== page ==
# Orthonormal vectors in Polar coordinates, show $\hat{e}_R=\frac{(x,y,z)}{r}$

Definitions

Unit vector has length 1. Orthonormal vectors are orthogonal and unit vectors.

RobJohn's suggestions for the basis in polar coordinates, here, satisfy the criteria but how can you approach this geometrically? And how to make sure they are actually orthogonal in polar coordinates?

\begin{align} \hat{e}_R&=\frac{(x,y,z)}{r}\\ \hat{e}_\theta&=\frac{(-y,x,0)}{\sqrt{r^2-z^2}}\\ \hat{e}_\phi&=\frac{(-xz,-yz,r^2-z^2)}{r\sqrt{r^2-z^2}} \end{align}

Perhaps related

1. Visual Ways to Remember Cross-product in $\mathbb F^3$? (third vector from two other unit vectors)

2. Explain Dot product with Partial derivatives in Polar-coordinates (orthogonality check)

3. Mnemonics for the Clockwiseness with Polar Coordinates

Example problem (about page 817 here)

$$\nabla\cdot\bar{F}=\left(\hat{e}_{R}\partial_{R}+\frac{1}{R}\hat{e}_{\theta}\partial_{\theta}+ \frac{1}{R\sin(\theta)} \hat{e}_{\phi}\partial_{\phi}\right)\cdot\bar{F}$$

where

$$\bar{F}=R^3 ( \cos(\phi)\sin(\theta)\bar{i}+\sin(\phi)\sin(\theta)\bar{j}+\cos(\theta)\bar{k})‌​.$$

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Usually, a unit vector is not required to be orthogonal to anything else. It sounds as if you are trying to define an orthonormal set, but you are only using a single vector. Normally, a unit vector is a vector whose length is $1$. – robjohn Mar 26 '12 at 12:41
@robjohn: yes thank you. Well after learning the case 1, it is easy to learn the other cases :) – hhh Mar 26 '12 at 18:04

$\hat{e}_R$ is the unit radial vector. This is simply $(x,y,z)$ divided by its length, $r$: $\hat{e}_R=\frac{(x,y,z)}{r}$.

$\hat{e}_\theta$ is the unit vector tangent to the sphere, thus perpendicular to $(x,y,z)$, which is also perpendicular to $(0,0,1)$ since changing $\theta$ does not change $z$. Therefore, we simply need to take the cross product of $(x,y,z)$ and $(0,0,1)$ and normalize to get $\hat{e}_\theta=\frac{(-y,x,0)}{\sqrt{r^2-z^2}}$. The sign is chosen so that the vector points counter-clockwise.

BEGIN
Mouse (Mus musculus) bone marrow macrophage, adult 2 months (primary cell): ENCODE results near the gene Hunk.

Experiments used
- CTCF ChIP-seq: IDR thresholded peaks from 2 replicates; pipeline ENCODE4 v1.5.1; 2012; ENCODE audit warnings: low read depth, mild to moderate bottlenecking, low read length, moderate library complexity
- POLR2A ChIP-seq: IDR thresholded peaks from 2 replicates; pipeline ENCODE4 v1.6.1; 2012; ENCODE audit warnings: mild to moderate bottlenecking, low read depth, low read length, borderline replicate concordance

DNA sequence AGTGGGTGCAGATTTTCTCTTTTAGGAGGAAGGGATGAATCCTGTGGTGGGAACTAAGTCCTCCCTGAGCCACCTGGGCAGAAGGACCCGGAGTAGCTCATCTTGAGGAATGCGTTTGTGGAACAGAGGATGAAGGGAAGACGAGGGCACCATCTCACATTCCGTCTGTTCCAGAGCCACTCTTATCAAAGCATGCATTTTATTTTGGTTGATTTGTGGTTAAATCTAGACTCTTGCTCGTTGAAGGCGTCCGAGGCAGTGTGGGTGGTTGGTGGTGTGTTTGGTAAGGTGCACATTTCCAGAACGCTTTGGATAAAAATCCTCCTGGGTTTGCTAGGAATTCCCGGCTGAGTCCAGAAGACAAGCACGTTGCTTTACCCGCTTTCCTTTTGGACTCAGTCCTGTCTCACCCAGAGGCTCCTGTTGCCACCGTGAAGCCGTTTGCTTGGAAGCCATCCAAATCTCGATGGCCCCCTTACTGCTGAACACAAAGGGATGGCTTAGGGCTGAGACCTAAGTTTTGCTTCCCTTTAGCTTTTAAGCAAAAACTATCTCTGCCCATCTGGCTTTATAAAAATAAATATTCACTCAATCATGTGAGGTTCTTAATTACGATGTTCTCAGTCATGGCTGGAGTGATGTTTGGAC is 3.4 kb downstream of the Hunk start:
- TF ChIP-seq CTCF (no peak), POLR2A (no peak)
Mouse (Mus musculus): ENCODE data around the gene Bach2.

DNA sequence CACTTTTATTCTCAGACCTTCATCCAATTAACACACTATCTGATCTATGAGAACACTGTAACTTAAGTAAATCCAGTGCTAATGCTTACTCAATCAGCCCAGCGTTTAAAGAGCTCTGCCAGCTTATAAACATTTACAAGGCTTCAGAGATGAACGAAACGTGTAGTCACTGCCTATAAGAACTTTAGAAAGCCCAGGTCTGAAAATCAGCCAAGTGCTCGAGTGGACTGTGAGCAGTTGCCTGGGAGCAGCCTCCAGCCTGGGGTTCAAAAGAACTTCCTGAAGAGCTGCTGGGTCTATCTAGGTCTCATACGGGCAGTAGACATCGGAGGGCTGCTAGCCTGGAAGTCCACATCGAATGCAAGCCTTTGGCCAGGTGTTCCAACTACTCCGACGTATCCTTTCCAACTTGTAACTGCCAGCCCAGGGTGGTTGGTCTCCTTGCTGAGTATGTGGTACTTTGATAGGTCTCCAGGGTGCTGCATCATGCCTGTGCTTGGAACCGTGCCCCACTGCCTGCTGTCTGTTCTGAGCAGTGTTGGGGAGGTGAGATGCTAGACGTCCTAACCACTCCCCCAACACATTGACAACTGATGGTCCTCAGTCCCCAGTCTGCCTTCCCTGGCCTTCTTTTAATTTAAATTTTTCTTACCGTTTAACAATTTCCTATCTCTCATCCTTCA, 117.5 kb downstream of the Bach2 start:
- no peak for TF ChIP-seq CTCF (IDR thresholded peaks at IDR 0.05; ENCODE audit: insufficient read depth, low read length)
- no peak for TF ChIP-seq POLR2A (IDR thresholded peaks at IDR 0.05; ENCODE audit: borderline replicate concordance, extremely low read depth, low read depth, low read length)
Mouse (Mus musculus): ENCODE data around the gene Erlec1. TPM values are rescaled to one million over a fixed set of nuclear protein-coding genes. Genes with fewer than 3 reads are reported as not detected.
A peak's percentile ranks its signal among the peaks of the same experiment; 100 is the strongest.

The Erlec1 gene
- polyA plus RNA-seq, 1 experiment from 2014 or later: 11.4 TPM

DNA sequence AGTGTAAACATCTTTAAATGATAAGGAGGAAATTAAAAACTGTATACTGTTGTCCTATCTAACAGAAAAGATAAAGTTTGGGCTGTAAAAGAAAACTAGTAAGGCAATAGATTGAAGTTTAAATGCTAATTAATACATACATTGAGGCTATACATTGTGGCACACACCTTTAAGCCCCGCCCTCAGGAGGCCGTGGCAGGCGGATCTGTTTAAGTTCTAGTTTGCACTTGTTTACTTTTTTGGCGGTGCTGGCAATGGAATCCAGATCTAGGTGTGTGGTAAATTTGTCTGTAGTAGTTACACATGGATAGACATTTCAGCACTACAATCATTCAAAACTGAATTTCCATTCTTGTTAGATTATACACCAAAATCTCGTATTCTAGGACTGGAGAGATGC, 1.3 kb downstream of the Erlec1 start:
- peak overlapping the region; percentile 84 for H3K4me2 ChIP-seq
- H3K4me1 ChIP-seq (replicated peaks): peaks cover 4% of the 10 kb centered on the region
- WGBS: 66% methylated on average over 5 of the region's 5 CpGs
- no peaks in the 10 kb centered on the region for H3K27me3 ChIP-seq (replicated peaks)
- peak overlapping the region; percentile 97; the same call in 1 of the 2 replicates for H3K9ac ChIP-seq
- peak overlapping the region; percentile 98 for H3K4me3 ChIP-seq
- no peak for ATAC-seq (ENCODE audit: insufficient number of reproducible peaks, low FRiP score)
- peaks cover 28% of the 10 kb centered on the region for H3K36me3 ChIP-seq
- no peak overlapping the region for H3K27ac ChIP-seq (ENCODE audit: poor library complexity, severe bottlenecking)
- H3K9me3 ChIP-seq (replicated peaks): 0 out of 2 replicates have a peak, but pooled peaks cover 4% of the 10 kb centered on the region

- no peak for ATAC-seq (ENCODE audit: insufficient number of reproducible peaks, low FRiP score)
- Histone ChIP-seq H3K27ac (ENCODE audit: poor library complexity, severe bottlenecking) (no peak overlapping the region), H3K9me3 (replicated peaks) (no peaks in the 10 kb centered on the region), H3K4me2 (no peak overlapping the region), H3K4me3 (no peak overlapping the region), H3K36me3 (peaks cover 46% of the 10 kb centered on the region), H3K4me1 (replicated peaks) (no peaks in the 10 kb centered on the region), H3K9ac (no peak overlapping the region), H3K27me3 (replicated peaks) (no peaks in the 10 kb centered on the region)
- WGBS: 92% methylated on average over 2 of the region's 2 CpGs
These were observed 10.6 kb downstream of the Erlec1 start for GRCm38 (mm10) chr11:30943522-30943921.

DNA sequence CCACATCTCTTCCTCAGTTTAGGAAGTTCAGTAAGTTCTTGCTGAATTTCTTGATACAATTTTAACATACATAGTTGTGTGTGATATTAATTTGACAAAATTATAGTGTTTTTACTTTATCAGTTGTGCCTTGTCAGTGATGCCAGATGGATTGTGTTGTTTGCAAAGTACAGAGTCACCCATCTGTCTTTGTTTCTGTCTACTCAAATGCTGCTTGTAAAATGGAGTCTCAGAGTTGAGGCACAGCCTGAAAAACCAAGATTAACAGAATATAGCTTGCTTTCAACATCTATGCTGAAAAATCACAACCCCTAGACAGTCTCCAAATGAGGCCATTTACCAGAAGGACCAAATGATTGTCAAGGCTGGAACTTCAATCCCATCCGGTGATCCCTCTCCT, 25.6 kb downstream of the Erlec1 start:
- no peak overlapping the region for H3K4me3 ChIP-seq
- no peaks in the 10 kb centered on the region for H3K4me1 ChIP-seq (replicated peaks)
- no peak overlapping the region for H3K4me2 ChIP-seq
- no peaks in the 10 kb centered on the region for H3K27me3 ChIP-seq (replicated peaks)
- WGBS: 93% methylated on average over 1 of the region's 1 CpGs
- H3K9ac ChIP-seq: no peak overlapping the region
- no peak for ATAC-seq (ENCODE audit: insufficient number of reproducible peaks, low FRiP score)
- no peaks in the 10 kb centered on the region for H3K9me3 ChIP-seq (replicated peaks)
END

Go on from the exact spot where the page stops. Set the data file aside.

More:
$\hat{e}_\phi$ is perpendicular to the other two, so we take the cross product and normalize: $\hat{e}_\phi=\frac{(-xz,-yz,r^2-z^2)}{r\sqrt{r^2-z^2}}$. Again, the sign is chosen to have positive $z$ component.

Thus, we get \begin{align} \hat{e}_R&=\frac{(x,y,z)}{r}\\ \hat{e}_\theta&=\frac{(-y,x,0)}{\sqrt{r^2-z^2}}\\ \hat{e}_\phi&=\frac{(-xz,-yz,r^2-z^2)}{r\sqrt{r^2-z^2}} \end{align}

References

1. Source of the polar-coordinate image here from Wikipedia.
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...could elaborate on this $\hat{e}_\theta=\frac{(-y,x,0)}{\sqrt{r^2-z^2}}$? Which sign? When you do the cross-product, how you think it? I do the matrix thing but I find it slow... Do you think it as a Sarrus-rule here? – hhh Mar 24 '12 at 22:01
@hhh: $(x,y,z)\times(0,0,1)=(y,-x,0)$ and $(0,0,1)\times(x,y,z)=(-y,x,0)$ normalizing these gives opposite vectors, so we choose the one that goes counter-clockwise. Both are perpendicular to the vectors specified. – robjohn Mar 24 '12 at 22:46
The image from Wikipedia has $\theta$ and $\varphi$ switched from the way I usually see them, and from the way I have them in my answer. I will either edit my answer, or generate a new image (probably the latter so that we are copyright safe). – robjohn Mar 26 '12 at 0:39
...if you generate the picture, please, do not hesitate to include the source code. I moved the clockwiseness -thing here. – hhh Mar 26 '12 at 0:48